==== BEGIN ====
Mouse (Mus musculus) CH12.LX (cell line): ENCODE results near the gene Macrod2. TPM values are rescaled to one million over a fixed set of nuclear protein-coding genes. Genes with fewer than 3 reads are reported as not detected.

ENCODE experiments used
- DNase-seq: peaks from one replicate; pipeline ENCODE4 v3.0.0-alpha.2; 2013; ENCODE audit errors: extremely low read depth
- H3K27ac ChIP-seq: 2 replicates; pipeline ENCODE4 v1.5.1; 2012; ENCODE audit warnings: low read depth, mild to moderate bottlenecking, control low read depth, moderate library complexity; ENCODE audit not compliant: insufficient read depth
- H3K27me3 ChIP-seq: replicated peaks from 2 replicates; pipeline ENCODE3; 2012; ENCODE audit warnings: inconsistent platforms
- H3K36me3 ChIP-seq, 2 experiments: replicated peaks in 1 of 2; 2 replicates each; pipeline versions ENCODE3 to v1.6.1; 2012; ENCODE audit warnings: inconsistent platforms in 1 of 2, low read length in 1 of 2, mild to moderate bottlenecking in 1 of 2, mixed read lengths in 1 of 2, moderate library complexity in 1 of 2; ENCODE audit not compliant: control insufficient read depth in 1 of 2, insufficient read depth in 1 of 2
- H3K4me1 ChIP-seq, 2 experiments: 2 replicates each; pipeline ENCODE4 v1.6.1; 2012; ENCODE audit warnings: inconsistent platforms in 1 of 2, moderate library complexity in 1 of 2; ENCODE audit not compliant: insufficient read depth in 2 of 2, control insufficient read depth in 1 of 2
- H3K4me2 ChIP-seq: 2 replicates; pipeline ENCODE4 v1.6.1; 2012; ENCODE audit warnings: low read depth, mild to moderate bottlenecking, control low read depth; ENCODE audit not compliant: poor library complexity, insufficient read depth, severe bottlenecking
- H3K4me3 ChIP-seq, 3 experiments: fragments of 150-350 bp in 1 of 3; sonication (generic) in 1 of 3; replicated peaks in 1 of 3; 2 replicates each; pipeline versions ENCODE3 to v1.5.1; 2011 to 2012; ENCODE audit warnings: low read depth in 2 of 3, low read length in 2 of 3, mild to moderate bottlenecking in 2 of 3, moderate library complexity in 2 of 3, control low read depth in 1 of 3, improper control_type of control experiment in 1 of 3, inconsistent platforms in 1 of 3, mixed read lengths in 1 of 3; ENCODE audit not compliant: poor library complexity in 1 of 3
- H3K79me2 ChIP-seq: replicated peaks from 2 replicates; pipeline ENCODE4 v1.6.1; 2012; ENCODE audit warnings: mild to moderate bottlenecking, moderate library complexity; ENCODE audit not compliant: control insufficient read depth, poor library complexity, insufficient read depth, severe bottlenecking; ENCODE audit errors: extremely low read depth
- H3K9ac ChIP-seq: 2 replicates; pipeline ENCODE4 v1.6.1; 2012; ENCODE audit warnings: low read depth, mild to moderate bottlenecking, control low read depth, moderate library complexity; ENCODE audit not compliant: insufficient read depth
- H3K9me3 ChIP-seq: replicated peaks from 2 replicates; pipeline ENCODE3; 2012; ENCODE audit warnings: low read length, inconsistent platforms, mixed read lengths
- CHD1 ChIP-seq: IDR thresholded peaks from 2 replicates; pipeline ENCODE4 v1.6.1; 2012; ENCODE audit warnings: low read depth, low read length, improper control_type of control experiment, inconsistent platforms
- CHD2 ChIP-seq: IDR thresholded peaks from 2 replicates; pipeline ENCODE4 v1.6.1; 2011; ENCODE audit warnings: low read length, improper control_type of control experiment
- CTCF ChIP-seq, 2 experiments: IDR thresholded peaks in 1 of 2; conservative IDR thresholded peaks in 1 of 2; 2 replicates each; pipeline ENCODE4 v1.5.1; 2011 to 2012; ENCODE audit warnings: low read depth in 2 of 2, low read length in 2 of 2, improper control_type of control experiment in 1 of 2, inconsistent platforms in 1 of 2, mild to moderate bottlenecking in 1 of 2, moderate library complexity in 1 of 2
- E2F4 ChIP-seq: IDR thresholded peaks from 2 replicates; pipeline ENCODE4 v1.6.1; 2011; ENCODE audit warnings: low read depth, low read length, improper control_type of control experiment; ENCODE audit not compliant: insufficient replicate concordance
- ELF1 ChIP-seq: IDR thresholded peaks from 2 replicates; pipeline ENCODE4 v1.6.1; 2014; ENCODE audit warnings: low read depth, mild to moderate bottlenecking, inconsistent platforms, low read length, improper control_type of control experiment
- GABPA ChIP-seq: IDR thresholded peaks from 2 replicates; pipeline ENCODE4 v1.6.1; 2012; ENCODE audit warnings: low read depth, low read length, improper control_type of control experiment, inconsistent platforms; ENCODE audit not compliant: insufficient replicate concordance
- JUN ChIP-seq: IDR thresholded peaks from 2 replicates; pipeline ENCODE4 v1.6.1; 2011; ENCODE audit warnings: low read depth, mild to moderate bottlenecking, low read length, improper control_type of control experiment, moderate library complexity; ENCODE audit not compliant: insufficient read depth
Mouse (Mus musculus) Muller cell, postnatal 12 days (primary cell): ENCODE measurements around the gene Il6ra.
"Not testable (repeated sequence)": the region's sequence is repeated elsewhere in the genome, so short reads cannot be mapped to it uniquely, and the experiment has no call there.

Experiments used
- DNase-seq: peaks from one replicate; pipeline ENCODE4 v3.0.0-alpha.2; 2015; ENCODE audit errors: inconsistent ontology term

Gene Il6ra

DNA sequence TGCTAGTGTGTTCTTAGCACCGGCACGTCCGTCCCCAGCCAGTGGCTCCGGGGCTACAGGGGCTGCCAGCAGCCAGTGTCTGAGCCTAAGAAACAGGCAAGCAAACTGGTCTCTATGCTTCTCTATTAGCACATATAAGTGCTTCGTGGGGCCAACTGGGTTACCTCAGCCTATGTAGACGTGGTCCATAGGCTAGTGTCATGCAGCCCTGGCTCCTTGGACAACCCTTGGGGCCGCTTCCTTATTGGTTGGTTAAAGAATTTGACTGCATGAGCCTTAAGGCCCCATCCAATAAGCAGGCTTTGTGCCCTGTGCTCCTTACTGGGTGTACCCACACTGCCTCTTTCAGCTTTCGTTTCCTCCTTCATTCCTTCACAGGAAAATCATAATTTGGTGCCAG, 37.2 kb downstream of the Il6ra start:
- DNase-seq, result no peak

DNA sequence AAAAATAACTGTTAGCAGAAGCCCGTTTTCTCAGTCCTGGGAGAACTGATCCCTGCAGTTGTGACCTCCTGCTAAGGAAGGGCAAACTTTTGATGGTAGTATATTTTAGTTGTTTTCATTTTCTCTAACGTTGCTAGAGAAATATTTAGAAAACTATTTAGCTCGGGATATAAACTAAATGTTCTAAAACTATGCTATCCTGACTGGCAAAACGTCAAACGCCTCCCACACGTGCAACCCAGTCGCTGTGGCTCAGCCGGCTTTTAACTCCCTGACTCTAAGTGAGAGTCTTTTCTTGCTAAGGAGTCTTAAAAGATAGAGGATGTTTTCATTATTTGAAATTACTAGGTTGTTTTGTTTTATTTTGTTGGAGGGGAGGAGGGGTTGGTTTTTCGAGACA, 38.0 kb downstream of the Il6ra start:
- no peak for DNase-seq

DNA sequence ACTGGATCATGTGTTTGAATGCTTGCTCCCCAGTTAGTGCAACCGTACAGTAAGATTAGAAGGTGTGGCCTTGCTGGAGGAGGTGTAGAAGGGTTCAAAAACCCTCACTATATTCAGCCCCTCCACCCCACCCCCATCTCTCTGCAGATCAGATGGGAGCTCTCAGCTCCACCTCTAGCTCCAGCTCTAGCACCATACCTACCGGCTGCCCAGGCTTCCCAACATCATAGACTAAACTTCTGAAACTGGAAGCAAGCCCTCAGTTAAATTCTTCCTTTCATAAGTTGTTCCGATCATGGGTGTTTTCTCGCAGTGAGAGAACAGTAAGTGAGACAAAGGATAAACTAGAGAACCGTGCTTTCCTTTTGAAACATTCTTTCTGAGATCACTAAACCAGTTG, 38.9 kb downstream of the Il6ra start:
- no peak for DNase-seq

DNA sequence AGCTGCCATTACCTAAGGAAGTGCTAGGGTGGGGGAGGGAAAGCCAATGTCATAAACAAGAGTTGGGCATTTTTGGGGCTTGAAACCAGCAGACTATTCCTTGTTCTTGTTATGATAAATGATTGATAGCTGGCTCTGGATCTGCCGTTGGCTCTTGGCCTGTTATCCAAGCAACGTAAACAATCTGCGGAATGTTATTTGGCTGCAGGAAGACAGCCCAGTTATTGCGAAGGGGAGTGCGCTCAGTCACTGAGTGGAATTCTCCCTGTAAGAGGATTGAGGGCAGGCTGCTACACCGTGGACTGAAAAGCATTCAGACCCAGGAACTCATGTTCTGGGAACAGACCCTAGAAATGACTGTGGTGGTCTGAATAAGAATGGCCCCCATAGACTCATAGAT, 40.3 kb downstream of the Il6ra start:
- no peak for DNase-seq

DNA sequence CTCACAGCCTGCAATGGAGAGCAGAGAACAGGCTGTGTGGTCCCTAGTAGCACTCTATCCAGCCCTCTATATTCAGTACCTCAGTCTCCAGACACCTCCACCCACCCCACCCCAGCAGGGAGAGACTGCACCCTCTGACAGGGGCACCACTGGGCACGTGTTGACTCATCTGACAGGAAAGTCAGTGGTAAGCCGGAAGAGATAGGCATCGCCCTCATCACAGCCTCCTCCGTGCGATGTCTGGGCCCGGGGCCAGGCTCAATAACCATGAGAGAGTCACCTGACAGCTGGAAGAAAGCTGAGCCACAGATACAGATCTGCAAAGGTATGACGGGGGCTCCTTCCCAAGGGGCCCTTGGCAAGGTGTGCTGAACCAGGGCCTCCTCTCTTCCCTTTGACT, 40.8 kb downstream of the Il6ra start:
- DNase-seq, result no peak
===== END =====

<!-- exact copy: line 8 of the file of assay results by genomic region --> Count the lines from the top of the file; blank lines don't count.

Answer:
- H3K4me2 ChIP-seq: 2 replicates; pipeline ENCODE4 v1.6.1; 2012; ENCODE audit warnings: low read depth, mild to moderate bottlenecking, control low read depth; ENCODE audit not compliant: poor library complexity, insufficient read depth, severe bottlenecking